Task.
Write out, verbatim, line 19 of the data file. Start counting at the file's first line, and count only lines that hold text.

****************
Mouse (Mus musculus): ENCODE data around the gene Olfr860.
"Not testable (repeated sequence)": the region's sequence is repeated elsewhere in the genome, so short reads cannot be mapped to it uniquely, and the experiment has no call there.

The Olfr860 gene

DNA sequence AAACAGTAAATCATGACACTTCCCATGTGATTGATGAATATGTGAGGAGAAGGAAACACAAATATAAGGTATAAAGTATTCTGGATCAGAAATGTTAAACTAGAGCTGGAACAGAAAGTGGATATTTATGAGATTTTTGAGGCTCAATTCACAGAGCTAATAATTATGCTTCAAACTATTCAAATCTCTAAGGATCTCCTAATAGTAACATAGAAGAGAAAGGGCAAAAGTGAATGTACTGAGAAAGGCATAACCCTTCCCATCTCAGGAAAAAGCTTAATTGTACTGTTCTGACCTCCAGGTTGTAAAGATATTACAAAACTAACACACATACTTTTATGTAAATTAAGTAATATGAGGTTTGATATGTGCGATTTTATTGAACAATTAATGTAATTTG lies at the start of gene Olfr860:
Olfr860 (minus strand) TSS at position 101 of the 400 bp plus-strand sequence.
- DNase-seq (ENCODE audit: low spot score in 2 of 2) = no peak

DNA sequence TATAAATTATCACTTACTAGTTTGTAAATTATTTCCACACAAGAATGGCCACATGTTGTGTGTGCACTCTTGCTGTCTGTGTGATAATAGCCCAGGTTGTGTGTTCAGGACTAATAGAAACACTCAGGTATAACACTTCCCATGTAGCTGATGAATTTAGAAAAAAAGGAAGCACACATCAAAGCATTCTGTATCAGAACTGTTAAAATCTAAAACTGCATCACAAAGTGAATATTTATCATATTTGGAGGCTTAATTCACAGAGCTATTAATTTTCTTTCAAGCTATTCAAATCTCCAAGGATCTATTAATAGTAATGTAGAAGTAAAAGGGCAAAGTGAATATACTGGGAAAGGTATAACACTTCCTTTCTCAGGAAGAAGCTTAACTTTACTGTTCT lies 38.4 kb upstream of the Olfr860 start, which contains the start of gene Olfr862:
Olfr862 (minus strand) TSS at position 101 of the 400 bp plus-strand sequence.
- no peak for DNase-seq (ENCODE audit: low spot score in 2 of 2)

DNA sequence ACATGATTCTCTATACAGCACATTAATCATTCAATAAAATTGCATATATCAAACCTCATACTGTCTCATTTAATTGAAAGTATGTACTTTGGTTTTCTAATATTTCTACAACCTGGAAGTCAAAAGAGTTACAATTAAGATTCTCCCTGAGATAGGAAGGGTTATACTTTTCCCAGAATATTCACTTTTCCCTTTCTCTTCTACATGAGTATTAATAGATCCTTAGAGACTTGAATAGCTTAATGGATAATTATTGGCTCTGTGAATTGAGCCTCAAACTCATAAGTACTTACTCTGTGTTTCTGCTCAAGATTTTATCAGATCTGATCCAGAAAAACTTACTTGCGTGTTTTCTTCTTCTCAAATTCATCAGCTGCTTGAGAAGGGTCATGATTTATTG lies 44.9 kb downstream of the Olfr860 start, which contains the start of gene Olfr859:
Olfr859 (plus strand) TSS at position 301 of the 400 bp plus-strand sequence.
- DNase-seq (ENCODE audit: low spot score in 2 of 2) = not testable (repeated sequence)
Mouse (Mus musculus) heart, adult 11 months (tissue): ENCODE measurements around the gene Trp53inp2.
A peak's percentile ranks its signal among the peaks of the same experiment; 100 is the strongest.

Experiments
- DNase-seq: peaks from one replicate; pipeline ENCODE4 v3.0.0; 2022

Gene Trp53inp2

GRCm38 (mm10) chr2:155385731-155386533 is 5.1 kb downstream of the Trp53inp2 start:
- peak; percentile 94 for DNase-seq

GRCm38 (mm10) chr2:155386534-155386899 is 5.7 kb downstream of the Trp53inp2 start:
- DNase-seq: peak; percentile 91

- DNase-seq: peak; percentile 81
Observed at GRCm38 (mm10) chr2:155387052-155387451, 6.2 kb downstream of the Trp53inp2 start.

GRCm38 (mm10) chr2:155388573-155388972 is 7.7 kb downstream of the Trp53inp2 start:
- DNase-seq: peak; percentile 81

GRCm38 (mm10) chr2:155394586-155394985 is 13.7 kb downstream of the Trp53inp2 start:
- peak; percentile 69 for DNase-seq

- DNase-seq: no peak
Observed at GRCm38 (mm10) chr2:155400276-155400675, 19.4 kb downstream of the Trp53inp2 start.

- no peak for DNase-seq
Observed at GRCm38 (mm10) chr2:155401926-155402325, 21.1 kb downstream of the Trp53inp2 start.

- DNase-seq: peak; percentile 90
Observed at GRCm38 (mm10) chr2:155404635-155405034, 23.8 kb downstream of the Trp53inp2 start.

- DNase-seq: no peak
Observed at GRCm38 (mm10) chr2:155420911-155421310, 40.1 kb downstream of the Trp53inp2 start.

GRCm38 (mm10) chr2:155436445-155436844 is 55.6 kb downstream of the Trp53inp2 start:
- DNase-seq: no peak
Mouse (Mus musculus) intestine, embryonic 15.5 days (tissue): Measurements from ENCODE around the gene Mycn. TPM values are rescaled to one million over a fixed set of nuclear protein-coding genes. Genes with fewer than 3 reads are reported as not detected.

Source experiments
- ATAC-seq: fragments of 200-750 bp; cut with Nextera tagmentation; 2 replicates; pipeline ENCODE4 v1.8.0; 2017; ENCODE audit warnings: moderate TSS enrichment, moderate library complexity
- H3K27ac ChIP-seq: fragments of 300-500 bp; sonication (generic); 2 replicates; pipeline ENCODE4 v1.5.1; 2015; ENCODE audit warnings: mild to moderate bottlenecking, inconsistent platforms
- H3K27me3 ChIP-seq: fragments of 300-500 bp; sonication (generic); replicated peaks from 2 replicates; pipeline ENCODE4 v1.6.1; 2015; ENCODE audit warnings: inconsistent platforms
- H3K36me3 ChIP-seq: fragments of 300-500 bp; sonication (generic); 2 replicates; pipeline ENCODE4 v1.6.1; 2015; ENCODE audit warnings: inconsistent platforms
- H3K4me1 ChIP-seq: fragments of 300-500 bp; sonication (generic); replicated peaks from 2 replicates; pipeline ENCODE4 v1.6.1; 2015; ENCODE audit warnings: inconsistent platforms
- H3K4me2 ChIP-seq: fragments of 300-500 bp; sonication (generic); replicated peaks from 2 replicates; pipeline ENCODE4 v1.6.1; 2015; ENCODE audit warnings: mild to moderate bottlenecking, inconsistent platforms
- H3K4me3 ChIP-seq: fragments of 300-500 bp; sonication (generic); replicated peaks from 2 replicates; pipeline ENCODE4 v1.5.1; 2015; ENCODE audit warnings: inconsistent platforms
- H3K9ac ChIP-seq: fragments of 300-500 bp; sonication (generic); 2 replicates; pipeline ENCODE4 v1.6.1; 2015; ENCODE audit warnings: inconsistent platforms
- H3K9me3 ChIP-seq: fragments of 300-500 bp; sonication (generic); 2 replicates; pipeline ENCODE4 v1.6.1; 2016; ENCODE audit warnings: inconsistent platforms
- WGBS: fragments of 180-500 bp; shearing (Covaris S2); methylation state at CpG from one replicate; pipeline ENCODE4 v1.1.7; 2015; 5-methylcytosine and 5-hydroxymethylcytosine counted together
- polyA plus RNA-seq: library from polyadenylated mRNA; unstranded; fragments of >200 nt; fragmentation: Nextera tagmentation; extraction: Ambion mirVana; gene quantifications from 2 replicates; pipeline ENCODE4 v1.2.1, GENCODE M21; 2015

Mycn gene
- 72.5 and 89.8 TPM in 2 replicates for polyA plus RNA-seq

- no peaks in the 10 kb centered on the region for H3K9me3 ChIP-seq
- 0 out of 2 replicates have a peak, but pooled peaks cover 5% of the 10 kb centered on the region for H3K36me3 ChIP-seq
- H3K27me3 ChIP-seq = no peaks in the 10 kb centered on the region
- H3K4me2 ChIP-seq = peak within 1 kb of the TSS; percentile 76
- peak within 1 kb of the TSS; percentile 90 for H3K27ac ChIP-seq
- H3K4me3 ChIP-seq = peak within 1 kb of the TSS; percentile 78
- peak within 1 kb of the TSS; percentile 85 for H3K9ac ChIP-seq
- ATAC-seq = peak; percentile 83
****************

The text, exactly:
- peak; percentile 94 for DNase-seq